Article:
Civic_Cat's avatar

So you are telling me that you can simulate infrared:
as per the first video link in my post previous to this post?

“Here’s another reference.
“Infrared vs vislble black and white” ”

or the Rolling Stones video even?

I suppose it would be like doing black and white with a blue filter, and then making it look like you used a red filter; though here, you could also make it look like it was filmed/videoed in infrared.

Are you telling me that you can do that?

No offense, but I find your claim hard to believe, however ignorant as I am of photography, filming, and videography.

You’re telling me that you can do something like this post production.

“FLIR thermal infrared: the camera itself, + more demos”

“Nothing in those videos pop in the way infrared would.”
What is meant by “pop”?

CMaz's avatar

I can do all the above and more with post. That also includes the boredom that the above link included.
Spend 10 years in front of an Avid and you will discover the same thing.

I have been doing TV post production for 25 years.

But, film does have advantages that can’t be reproduced in post. But getting there. The texture of Film is
very hard to reproduce. As is depth of field in some cases.

Civic_Cat's avatar

So again, you’ve telling me that one makes a video, colour or black&white, with a guy pressing the bottom of a cold coke on his forehead, show plates that are opaque to regular light, and cover his head with a black garbage bag; and in post; you can make it so you’d see the rings, see through the plates, and through the garbage bag.

Presumably, if you can do these, then if he were to use, say, a few cold cans and a few at room temperature, you could tell, through post, which was which. Also, with post, you can see what’s inside black garbage bags without being shown before hand?

This is new to me.

CMaz's avatar

I said previously, “Without talking directly to production staff.”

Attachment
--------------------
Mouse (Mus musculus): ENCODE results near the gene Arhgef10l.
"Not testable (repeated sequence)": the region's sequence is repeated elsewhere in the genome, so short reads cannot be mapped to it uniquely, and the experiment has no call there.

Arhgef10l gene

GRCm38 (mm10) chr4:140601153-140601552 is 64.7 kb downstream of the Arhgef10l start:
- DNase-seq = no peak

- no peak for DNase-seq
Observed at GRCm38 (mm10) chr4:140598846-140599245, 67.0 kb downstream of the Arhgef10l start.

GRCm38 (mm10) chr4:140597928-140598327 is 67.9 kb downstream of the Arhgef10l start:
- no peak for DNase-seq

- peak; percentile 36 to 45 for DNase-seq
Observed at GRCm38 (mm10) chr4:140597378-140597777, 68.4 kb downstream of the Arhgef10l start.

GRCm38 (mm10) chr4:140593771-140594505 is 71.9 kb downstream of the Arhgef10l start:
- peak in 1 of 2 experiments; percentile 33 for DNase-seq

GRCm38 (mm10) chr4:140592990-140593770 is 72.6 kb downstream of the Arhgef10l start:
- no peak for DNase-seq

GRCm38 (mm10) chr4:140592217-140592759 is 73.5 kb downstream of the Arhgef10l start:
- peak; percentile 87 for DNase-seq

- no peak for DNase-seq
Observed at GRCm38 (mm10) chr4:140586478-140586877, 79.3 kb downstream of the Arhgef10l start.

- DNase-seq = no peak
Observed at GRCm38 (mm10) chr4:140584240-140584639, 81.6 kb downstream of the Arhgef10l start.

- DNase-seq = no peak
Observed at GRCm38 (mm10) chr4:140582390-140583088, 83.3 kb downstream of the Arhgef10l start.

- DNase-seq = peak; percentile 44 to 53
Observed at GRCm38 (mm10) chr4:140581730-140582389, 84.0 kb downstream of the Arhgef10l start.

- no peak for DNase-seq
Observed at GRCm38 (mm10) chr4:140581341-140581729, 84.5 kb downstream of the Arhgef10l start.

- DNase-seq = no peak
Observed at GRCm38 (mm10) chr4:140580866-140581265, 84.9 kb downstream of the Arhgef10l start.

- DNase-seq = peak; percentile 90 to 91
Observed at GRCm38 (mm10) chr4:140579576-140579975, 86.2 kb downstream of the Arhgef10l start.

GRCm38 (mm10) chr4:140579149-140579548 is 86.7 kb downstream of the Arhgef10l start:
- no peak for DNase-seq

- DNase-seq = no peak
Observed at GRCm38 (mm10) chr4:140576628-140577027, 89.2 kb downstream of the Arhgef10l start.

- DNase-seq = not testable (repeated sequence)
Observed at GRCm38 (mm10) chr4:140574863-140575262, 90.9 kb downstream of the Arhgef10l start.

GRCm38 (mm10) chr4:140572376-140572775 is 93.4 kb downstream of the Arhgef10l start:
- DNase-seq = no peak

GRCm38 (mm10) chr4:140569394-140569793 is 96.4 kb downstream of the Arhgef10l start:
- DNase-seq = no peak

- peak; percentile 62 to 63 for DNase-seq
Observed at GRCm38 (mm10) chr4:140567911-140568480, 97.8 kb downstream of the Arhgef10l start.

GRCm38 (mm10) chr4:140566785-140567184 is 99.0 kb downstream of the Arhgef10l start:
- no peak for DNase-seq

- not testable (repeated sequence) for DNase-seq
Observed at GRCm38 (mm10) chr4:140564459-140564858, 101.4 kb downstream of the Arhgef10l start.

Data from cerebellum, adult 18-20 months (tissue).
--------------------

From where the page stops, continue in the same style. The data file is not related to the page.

Without talking to the people that made it I would have to guess. ANd knowing what I can do and have done.

“Also, with post, you can see what’s inside black garbage bags without being shown before hand?”
With due respect, it’s post production. Not magic. Lack of understanding how it works. I can see you confuse the two. :-)

And yes. With the proper pre-production I can do just that. You might believe after watching there was some sort of magic.

Civic_Cat's avatar

I can accept that one can see what’s in the black garbage bags, without being shown what’s inside them before video-taping, by using an infrared camera.

I can also accept that one can take a regular video of the black garbage bag, and in post production, doctor images of what’s inside; or being told what’s inside, doctoring in it with some accuracy;

but again, I find it hard to believe that without knowing what’s in the bag, take a regular video tape of it, and in post production, see what’s inside it.

To me it’s almost the difference between videoing the wiping of a dirty window; and videotaping a window, that’s not wiped, then in post production, doctor in the fake wiping of the window, and then pretend that one can see what’s inside the window.